domenica, settembre 30, 2018

Painted Botanical Collage Create Flowers, Succulents, and Herbs from Cut Paper and Mixed Media by Tracey English

Let's develop our creativity, as I say often because it will help us to sorting out a lot of problems, living more happily, and because it is the expression of ourselves and our soul.
If you love to add joy, happiness to your life and if you love plants, flowers and their stunning and wonderful colors, go for this book: Painted Botanical Collage Create Flowers, Succulents, and Herbs from Cut Paper and Mixed Media by Tracey English. Published by Quarto at the beginning of October this one is a book of great inspiration if you are a creative, if you love nature and flowers. You will be immersed pretty soon in a wonderful, poetical colored, sunny world.
I start to tell you that the author is incredibly friendly and I encourage you of visiting her blog; she does her best for promoting in a loving way the arrival of her book sharing and taking care of what her fans are saying her. A long and detailed introduction will drive you step-by-step in this art, collage, that it is simply amazing.
I love it with all myself and in this book you will discover how to paint flowers and more using, close to materials in general commonly used for collage also other medias, so recycling, because everything is precious! in this world, and re-using also old magazines.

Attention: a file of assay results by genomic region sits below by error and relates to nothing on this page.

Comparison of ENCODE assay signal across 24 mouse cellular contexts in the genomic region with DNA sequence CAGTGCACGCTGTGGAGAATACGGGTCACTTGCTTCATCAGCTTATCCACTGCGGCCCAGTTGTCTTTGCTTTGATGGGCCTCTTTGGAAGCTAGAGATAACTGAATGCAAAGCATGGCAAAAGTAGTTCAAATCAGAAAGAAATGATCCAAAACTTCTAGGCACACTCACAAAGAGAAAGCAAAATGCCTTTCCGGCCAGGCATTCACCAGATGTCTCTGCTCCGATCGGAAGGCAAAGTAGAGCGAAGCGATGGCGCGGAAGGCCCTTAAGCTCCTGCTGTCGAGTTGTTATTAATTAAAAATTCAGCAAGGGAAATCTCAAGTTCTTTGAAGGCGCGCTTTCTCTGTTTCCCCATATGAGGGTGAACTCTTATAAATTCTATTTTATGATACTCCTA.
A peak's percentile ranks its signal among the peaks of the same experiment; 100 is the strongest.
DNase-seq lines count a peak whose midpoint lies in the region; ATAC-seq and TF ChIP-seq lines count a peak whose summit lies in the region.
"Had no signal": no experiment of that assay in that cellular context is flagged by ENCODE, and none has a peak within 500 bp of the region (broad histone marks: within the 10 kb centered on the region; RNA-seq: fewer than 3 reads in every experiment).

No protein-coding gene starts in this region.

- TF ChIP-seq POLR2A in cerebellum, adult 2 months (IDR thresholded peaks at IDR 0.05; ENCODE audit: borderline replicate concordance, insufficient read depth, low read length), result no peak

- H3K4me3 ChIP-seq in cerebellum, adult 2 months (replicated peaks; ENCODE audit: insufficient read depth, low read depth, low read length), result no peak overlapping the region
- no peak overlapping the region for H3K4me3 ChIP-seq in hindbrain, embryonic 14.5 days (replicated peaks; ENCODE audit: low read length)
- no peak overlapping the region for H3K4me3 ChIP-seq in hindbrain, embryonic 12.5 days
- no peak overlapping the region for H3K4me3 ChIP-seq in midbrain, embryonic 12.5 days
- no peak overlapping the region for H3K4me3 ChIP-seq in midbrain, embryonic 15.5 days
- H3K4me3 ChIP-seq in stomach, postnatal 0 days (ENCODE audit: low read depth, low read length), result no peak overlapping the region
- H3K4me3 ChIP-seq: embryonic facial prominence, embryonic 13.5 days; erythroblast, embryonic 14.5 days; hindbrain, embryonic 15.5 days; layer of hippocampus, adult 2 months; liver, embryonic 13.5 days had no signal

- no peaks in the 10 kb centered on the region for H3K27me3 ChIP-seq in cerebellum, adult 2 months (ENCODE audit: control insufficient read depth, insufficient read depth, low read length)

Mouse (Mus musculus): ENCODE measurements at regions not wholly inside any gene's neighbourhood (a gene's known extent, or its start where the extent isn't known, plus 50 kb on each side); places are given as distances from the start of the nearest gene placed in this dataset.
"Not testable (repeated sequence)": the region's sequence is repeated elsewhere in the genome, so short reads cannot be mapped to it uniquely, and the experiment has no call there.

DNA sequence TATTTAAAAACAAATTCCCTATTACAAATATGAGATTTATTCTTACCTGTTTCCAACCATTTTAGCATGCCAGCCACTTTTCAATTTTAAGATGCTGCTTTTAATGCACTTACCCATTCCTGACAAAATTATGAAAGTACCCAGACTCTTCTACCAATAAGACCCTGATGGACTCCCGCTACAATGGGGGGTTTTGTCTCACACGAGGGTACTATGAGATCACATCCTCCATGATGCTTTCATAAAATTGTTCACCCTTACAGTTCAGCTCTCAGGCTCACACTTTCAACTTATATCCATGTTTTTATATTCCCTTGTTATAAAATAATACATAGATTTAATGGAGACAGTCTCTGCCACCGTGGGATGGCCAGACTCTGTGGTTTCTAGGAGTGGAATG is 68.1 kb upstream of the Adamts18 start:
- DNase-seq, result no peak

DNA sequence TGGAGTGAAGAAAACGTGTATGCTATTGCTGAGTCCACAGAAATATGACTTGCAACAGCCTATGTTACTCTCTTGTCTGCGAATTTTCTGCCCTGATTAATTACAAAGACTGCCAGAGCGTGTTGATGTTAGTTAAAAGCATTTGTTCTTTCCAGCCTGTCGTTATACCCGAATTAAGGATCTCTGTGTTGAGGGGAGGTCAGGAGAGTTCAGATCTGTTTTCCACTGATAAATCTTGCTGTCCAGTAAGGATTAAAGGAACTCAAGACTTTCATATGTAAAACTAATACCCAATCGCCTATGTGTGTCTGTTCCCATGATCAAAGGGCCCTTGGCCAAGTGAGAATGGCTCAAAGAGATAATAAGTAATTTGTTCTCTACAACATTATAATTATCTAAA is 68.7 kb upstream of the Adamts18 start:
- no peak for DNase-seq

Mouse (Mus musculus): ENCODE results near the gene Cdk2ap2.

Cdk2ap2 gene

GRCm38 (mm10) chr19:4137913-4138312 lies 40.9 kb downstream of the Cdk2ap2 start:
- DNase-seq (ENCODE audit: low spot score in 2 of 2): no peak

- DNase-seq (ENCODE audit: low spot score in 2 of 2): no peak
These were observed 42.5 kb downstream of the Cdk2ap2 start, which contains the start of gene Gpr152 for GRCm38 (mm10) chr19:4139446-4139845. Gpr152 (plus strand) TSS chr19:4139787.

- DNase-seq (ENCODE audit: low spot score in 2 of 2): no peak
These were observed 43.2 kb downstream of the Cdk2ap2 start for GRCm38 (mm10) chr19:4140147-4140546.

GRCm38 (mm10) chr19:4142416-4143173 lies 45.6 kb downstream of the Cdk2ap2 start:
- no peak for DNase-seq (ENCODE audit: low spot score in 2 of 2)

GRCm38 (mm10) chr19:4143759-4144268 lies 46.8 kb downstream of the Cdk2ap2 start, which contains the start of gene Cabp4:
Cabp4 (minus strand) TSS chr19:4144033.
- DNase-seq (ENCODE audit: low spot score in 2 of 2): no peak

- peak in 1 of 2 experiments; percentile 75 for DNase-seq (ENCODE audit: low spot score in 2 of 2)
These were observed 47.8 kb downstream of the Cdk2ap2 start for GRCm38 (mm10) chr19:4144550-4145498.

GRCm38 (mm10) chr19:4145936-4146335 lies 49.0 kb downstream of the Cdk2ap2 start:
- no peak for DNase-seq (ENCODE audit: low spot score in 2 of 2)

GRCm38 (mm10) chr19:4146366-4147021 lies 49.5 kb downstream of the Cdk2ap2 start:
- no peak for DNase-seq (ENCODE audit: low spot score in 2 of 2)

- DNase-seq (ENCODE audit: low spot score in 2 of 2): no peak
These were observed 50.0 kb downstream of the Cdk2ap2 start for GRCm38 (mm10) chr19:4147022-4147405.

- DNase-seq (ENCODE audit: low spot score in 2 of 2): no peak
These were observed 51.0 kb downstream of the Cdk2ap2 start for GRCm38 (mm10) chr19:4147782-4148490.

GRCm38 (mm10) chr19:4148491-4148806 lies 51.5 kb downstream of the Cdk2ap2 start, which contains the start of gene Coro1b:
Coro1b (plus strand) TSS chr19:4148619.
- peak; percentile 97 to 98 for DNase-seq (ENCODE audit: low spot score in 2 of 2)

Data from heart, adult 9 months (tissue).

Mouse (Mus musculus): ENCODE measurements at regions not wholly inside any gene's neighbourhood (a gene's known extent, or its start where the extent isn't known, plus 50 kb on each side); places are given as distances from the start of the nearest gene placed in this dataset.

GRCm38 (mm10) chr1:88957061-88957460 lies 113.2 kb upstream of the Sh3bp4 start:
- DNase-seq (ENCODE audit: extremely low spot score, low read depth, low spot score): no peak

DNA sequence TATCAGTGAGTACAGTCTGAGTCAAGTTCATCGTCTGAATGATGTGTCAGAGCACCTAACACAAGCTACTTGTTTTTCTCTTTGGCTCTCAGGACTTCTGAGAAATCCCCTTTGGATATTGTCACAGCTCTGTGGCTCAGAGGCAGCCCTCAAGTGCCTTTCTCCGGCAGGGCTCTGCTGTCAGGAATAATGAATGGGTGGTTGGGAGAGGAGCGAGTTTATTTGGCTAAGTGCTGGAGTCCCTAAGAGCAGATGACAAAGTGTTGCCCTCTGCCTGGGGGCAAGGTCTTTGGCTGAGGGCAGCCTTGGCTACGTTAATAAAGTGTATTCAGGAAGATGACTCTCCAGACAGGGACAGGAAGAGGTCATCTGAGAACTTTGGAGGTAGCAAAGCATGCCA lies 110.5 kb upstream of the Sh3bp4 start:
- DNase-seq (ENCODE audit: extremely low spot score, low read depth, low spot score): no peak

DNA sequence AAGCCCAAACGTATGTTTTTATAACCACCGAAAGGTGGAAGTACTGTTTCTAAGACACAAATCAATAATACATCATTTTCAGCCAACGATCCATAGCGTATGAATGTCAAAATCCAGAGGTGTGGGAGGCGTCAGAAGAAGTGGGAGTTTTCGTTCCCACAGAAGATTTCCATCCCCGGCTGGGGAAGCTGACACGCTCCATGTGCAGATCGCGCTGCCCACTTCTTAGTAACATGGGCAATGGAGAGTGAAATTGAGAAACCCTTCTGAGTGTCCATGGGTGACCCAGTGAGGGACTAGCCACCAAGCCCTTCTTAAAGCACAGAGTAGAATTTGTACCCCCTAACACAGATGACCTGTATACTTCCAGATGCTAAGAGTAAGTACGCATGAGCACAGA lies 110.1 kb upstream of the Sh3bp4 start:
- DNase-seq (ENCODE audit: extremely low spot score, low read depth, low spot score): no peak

Realizations are simply wonderful. I wouldn't know where to start. You will be in grade thanks to this book of realize beautiful and stunning colored flowers, from tulips to romantic roses but also succulent plants, if you prefer them.

Beautiful.
Highly recommended.

I thank NetGalley for this eBook.

Anna Maria Polidori

Counting Birds The Idea that Helped Save Our Feathered Birds by Heidi E.Y. Stemple illustrated by Clover Robin

Counting Birds The Idea that Helped Save Our Feathered Birds by Heidi E.Y. Stemple illustrated by Clover Robin is a wonderful children's book that you and your children will love so badly.

The story inspired this book the one of mr. Frank Chapman creator of the magazine Bird-Lore, who with his originality and method, you will see, fought in every possible way, for trying to keep the environment plenty of cheerful and beautiful birds.
No sure you, but, every morning I get up with the cheerful good mornings of a lot of birds of every species and there is nothing more beauty than to see life in action through them. They are the sunniest creatures of this world. They nest, they create a special place for them and for their little "children," generally every spring; they are friendly if you will be friendly with them.
It's an important children's book this one, because it will also open the chapter of rare birds spieces, the one that can seriously risk an extinction. It's important that through their parents, children would start to appreciate the importance of taking great care of the environment where they live in and how to protect it.
For them, for the future generations and because we don't have another world to fighting for, so let's keep this one in good health.
Birds included. Too beauty for damaging them.

I insist: parents, buy a lot and a lot of children's books about nature, animals, planets, solar system to your children because it is important, crucial for them to discover who we are, what kind of world is this one, existing animals, flowers, plants, etc, for developing a good and healthy attitude, respect, education and passion for the environment.